BELTON — After 90 minutes of deliberation, a Bell County jury decided Wednesday that Justice of the Peace Claudia Brown should be removed from her elected position.
The Killeen Democrat — who has a mild neurological condition, a doctor testified — will immediately be removed from office once visiting state District Judge Stephen Ables signs the paperwork, probably within in a day or two. Until then, her pay is suspended and she will perform no official duties, her defense attorney David Fernandez confirmed.
Brown — the first black woman elected to a JP office in Bell County —will use that time to box up items in her office, Fernandez said.
“Everyone thinks the world of you,” Ables said in his final words to Brown. “You’re a credit to this community. Everybody really thinks a lot of you, but the statement of the jury says we need to abide by their verdict.”
Brown, 79, made no public comment after the trial.
The 12-member jury, which included at least two Hispanic women, four black women, and a black man, rendered its verdict at 5:20 p.m.
Jurors were required to go over a list of 17 issues listed in the final charge and vote to see if the issues were true or false. When the results of the votes were read, the jury had unanimously decided that 16 of the 17 issues were true, and only one was deemed not true.
Fernandez requested a poll of the jury, and each juror answered with “true.”
Brown can appeal the ruling, but Fernandez didn’t say if she wanted to appeal or let the decision stand.
The jury questions were to determine if Brown engaged through her office in official misconduct, was grossly incompetent or grossly negligent or had physical or mental defects she didn’t have when she was elected to her position in November 2016.
Many of the issues were about Brown’s alleged performance in the two years since she was sworn in after defeating Republican incumbent Garland Potvin.
Some issues centered on the $4 billion bond she set for Killeen murder suspect Antonio Willis — an incident that attracted international media attention after a report by the Temple Daily Telegram two years ago. Other issues focused on the very low bonds and no bond conditions set for reportedly violent offenders.
One question referred to the official reprimand from the State Commission on Judicial Conduct displayed with pride in Brown’s office and others on her public endorsement and $500 campaign contribution to Democrat John Driver in his successful race for County Commissioner.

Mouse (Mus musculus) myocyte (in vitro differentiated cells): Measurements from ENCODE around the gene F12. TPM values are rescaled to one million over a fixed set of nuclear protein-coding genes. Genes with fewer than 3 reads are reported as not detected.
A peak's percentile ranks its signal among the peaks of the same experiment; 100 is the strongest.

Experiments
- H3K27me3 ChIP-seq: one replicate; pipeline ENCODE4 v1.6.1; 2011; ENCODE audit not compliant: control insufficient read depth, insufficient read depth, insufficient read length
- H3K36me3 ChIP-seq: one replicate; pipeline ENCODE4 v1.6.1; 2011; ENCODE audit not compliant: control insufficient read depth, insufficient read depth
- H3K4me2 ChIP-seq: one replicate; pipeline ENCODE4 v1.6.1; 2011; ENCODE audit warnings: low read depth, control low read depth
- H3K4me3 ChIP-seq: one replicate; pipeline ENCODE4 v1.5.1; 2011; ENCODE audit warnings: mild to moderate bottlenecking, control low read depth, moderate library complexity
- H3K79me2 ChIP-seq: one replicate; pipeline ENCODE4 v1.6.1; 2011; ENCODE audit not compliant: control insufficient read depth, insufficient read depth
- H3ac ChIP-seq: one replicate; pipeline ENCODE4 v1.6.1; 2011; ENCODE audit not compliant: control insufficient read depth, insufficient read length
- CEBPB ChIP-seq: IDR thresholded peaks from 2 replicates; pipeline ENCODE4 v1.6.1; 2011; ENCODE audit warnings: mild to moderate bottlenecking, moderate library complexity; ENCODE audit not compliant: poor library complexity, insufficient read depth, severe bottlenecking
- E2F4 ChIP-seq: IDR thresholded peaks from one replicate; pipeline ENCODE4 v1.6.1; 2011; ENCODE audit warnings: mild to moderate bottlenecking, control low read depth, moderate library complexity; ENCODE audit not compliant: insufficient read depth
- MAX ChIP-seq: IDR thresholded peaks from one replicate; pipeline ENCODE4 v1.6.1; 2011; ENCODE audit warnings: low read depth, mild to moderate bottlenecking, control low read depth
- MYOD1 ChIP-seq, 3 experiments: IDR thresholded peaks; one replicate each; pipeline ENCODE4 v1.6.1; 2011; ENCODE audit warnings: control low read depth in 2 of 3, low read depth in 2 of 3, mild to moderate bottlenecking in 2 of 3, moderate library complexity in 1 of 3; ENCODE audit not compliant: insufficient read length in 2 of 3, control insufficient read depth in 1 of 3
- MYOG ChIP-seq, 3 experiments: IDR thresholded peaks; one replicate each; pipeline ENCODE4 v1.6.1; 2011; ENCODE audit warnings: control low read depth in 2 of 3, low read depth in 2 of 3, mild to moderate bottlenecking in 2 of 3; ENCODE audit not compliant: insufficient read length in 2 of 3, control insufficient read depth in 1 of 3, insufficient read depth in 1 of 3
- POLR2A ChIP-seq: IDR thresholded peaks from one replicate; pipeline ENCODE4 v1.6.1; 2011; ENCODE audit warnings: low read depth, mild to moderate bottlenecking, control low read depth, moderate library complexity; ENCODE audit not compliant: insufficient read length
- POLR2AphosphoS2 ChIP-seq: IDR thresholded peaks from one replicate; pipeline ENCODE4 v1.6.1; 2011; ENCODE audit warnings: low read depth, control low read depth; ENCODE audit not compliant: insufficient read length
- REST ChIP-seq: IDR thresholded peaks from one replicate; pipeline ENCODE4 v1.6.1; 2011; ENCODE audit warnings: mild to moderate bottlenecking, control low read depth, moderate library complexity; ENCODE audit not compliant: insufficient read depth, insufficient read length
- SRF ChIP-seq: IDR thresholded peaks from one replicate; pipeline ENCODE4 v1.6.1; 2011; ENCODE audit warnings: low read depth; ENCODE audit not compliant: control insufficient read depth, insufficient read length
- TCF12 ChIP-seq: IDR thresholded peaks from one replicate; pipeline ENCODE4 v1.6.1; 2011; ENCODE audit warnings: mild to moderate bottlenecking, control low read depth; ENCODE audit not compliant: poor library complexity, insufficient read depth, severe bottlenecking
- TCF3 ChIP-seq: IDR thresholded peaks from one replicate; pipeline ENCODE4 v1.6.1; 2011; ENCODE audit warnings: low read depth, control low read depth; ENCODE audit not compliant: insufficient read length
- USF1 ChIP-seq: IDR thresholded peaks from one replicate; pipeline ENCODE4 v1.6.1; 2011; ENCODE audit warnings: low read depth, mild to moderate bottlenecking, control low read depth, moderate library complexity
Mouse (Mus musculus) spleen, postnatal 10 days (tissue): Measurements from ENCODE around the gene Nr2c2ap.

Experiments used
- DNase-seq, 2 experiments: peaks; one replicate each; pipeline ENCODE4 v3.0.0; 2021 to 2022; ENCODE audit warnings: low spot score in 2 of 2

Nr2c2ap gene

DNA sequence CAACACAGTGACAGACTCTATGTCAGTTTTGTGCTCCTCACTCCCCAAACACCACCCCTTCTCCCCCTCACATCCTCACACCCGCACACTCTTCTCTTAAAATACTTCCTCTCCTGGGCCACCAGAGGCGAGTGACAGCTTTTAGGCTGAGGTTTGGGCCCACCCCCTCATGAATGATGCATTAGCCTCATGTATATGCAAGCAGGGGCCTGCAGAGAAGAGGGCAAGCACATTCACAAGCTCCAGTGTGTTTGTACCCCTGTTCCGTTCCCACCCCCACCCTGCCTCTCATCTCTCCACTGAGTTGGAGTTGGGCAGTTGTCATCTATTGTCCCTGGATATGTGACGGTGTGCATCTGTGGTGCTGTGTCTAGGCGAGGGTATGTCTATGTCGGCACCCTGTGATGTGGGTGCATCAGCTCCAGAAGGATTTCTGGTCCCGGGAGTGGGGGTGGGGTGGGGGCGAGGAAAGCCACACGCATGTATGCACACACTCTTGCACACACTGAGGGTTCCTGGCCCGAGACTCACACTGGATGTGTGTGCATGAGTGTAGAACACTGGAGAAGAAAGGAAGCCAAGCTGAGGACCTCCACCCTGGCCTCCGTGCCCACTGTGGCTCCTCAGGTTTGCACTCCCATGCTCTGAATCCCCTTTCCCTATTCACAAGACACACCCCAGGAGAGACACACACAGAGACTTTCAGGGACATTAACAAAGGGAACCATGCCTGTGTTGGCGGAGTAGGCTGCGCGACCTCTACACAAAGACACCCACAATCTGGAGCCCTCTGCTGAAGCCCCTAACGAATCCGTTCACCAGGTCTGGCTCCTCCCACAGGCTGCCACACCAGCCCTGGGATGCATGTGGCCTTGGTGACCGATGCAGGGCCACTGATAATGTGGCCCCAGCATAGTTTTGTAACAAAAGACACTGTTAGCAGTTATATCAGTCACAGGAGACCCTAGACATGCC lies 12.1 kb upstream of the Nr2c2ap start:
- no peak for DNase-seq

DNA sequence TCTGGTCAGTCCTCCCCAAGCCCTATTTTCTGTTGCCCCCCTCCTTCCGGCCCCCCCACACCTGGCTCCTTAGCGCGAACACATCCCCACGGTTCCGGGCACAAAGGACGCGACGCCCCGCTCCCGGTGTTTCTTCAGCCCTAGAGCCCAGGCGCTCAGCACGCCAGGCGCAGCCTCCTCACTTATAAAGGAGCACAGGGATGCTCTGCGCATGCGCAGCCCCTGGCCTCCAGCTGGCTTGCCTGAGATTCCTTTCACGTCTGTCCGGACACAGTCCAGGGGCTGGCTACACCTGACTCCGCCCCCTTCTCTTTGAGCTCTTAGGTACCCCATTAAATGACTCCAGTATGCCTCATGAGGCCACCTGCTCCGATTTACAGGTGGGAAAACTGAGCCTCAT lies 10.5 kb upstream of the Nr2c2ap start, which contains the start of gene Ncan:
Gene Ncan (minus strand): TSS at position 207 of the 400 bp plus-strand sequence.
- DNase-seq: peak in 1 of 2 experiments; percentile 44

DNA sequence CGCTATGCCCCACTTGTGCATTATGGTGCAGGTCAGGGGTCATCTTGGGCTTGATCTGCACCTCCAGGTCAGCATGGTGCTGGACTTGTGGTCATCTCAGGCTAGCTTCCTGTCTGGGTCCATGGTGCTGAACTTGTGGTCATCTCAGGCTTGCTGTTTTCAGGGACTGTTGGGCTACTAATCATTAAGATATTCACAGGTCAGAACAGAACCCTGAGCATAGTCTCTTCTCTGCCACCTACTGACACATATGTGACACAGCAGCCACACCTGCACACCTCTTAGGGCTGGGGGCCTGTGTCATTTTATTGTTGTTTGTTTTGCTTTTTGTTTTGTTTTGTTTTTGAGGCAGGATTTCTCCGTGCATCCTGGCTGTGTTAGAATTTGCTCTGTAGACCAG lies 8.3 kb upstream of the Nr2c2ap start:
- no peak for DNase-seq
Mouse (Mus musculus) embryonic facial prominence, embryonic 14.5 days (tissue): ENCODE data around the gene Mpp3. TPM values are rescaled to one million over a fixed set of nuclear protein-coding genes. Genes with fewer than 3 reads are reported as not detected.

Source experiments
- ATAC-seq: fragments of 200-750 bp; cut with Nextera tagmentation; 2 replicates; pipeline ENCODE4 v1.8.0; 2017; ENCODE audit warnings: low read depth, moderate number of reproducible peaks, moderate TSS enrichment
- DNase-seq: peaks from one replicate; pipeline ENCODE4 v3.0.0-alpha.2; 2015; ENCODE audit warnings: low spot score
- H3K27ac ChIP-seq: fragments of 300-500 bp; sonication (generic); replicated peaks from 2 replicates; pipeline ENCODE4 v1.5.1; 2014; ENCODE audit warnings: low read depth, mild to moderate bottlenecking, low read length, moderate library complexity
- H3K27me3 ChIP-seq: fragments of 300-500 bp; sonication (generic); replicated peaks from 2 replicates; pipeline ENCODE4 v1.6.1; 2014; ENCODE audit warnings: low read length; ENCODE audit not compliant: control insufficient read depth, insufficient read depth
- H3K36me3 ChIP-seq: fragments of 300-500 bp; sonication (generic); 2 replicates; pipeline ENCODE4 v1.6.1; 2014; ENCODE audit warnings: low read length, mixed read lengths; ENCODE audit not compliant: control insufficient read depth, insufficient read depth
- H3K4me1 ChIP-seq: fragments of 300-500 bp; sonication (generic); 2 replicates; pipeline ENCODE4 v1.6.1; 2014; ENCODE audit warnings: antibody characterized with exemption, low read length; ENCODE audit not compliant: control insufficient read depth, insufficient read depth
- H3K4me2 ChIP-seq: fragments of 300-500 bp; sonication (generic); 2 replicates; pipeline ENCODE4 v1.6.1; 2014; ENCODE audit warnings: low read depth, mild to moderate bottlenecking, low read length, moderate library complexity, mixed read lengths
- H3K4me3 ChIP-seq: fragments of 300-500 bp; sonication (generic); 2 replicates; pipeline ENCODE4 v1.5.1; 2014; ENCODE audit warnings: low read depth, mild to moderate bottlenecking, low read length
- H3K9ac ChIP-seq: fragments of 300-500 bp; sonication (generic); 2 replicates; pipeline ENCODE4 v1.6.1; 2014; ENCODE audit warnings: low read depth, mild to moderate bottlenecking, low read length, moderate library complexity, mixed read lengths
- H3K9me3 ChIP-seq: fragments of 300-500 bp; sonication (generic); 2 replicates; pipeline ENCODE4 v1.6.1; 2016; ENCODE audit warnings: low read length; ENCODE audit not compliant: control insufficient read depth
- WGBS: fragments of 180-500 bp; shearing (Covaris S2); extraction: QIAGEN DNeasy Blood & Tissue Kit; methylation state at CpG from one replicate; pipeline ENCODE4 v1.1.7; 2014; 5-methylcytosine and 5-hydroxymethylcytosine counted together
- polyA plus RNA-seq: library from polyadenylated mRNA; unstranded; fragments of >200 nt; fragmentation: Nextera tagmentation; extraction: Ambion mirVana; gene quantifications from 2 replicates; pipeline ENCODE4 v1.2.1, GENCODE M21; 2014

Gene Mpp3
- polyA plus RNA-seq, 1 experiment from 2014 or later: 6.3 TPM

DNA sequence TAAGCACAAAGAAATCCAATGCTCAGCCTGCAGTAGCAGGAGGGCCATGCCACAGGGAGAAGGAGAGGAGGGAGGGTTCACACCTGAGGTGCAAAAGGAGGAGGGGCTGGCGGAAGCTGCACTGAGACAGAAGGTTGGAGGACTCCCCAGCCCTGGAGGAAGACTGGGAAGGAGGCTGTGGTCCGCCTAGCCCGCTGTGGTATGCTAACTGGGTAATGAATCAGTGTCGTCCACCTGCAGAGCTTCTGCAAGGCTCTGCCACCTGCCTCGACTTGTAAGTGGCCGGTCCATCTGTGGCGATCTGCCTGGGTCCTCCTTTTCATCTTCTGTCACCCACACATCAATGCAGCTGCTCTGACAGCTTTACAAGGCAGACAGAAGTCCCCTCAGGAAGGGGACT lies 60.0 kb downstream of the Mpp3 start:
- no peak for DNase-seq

Brown also told a woman she believed her husband was murdered and didn’t die in a single-vehicle motorcycle accident — something that was never told to her by any law enforcement officers.
Witnesses for the prosecution
The prosecution case, led by County Attorney Jim Nichols and Assistant County Attorney Dallas Sims, included the testimonies of court, county and law enforcement officials.
However, Fernandez called no witnesses for the defense because “the state didn’t meet the burden of proof,” he told the Telegram.
Instead, Fernandez questioned each of the prosecution’s witnesses and talked several times about Killeen attorney Brett Pritchard, who submitted the original court petition that asked for Brown’s removal. Fernandez accused Pritchard — who wasn’t called to testify — and a group of “good old boys” of being racists who didn’t want a black Democratic woman in office. However, no direct evidence was presented in court that tied racism to Brown’s issues.
Police officers from Harker Heights and Killeen talked about Brown’s refusal to attend death inquests and her decision to magistrate her own arrested son instead of asking another justice of the peace to handle it.
Killeen attorney Dan Corbin, who said he personally likes Brown, said, “The lights were on but no one was home” when Brown was the judge for one of his civil cases. Corbin said Brown couldn’t recall evidence presented in the morning by that afternoon and was continually confused about which attorney represented which client.
Another Killeen attorney, Lane Heginbotham, under cross-examination by Fernandez, said Brown couldn’t keep up with the case he had in her court and was confused.